Target Field will get $3.2 million in security upgrades to its perimeter with a resolution approved Thursday by the Minnesota Ballpark Authority.
While not as dramatic or as expensive as the fencing going up around U.S. Bank Stadium, the enhanced perimeter at Target Field shares the goal of meeting federal anti-terrorism standards for large public facilities.
The upgrades at the 13-year-old Target Field are still being designed, but will mostly involve adding bollards on portions of the perimeter to meet standards set by the Department of Homeland Security. For example, some parts of the building will need to withstand the impact of a 15,000-pound vehicle traveling at 50 miles per hour. Other areas do not need as much protection because they aren't as easily accessed by roads.
Minnesota Ballpark Authority (MBA) Executive Director Dan Kenney said the plan is in its early stages but the granite benches along N. 7th Street will likely be replaced with reinforced vertical posts similar to those in front of the nearby Target Center. The MBA is the public agency that oversees the building for the taxpayers.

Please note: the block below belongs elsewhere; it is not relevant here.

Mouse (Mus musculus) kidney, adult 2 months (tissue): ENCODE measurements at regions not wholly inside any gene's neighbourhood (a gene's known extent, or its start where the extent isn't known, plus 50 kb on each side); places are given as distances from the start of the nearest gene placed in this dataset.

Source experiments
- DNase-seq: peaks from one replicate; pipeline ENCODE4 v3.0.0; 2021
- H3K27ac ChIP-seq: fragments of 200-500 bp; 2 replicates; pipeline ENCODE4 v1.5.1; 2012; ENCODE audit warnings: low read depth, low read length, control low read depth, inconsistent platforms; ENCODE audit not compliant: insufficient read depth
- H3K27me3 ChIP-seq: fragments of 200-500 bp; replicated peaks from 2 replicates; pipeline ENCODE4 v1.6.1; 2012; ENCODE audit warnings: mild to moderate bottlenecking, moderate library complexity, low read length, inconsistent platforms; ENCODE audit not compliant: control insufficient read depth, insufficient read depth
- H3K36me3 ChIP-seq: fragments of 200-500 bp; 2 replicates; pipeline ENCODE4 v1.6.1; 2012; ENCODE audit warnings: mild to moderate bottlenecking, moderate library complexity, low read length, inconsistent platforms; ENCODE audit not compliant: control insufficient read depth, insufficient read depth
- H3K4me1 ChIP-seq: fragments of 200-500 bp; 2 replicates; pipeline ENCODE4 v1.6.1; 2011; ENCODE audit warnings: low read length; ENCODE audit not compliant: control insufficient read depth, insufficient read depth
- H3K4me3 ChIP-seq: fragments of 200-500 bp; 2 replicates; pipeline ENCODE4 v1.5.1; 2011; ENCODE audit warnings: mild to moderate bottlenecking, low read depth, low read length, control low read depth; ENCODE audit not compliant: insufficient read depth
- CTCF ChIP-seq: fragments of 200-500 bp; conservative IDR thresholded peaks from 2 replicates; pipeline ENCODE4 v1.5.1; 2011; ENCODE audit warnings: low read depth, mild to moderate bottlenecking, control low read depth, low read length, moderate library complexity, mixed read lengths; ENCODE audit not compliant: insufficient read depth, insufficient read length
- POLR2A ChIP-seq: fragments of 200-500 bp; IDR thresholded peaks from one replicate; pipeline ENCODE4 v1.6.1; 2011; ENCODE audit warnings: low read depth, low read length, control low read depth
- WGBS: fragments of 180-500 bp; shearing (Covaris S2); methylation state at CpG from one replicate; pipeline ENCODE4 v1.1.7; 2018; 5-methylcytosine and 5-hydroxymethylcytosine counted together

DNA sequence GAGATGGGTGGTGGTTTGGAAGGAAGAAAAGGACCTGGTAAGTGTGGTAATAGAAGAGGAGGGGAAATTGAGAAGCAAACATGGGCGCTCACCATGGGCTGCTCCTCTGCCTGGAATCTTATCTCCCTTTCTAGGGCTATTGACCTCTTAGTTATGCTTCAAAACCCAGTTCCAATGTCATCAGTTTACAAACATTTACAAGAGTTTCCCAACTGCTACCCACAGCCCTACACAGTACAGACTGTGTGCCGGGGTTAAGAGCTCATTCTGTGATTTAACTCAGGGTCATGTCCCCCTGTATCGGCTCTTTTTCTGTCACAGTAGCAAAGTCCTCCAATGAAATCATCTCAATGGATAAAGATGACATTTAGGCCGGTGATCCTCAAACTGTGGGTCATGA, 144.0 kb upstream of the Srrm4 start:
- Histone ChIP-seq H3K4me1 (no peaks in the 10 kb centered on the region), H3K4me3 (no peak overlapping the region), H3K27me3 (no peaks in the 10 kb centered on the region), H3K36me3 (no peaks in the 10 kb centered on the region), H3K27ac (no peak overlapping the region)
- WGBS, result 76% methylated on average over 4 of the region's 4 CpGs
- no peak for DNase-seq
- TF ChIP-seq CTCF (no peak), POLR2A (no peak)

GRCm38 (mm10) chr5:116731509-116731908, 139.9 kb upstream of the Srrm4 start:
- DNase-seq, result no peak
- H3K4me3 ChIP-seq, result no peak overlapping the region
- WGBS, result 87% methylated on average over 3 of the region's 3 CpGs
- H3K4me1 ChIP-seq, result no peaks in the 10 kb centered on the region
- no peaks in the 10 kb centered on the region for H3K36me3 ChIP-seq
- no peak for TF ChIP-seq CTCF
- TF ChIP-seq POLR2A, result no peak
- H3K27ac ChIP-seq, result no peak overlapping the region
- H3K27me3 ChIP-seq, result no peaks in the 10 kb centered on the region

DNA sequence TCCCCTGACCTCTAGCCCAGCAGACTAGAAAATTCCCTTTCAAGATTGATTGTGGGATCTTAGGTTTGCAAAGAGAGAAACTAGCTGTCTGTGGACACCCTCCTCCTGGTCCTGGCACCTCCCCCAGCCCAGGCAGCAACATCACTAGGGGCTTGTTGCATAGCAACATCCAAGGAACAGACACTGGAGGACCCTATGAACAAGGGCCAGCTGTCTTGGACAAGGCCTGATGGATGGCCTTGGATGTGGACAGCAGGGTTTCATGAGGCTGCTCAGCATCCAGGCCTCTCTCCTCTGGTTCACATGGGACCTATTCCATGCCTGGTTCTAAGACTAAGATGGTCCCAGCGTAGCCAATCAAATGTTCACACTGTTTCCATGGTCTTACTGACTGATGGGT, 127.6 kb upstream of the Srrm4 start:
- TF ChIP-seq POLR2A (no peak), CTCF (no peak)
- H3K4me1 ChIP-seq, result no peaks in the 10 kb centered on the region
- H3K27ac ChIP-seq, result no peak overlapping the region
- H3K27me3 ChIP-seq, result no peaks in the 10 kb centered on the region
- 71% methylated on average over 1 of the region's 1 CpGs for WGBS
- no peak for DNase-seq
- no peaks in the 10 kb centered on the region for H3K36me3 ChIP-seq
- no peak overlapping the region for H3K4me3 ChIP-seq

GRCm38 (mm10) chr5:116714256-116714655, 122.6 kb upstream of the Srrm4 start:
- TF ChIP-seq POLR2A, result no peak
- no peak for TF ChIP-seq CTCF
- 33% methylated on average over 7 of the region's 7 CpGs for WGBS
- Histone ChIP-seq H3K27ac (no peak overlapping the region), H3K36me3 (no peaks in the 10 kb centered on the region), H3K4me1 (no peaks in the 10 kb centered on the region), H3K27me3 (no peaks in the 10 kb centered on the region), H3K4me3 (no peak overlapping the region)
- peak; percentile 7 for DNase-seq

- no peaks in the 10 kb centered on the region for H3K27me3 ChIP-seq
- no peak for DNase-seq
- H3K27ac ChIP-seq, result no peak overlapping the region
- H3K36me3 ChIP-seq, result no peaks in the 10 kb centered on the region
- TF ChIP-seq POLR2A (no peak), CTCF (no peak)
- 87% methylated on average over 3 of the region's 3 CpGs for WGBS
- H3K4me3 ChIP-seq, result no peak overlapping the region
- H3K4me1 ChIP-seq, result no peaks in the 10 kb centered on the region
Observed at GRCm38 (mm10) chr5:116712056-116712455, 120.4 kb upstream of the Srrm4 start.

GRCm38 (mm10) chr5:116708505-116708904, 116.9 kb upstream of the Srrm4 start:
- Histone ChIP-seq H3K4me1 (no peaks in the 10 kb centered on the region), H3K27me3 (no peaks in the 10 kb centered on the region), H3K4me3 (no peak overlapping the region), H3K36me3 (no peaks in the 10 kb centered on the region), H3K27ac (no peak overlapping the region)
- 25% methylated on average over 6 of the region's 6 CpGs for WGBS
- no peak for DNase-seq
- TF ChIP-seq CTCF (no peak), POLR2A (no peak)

The benches cannot withstand much impact. "There have been issues with cars hitting them and they move," Kenney said.
There will also be enhancements to the ballpark's south lot where players and staff park. The parking lot entrance will get two new K-rated hydraulic crash arms.
A portion along North 5th Street, near Gate 3, will also need additional bollards, Kenney said.
The project will be a multiyear effort that entails removing sections of the existing concrete, setting the new bollard frames in place and pouring a fresh layer of concrete over the top. This work should be done in the summer rather than the winter, Kenney said.
The work will take place when the Twins are on road trips with some occurring in 2024 and some in 2025, Kenney said. The cost is split between the MBA and the Twins. Kenney said they're also applying for a federal grant which would reduce the split.
On the other end of downtown, U.S. Bank Stadium received $15.7 million for the first phase of its enhanced perimeter. The Minnesota Sports Facilities Authority, which oversees that seven-year-old building, expects the second phase of the perimeter to cost $48 million next year.
It has yet to be determined who is going to pay for the second phase or the nearly $280 million in maintenance the building will need in the coming decade.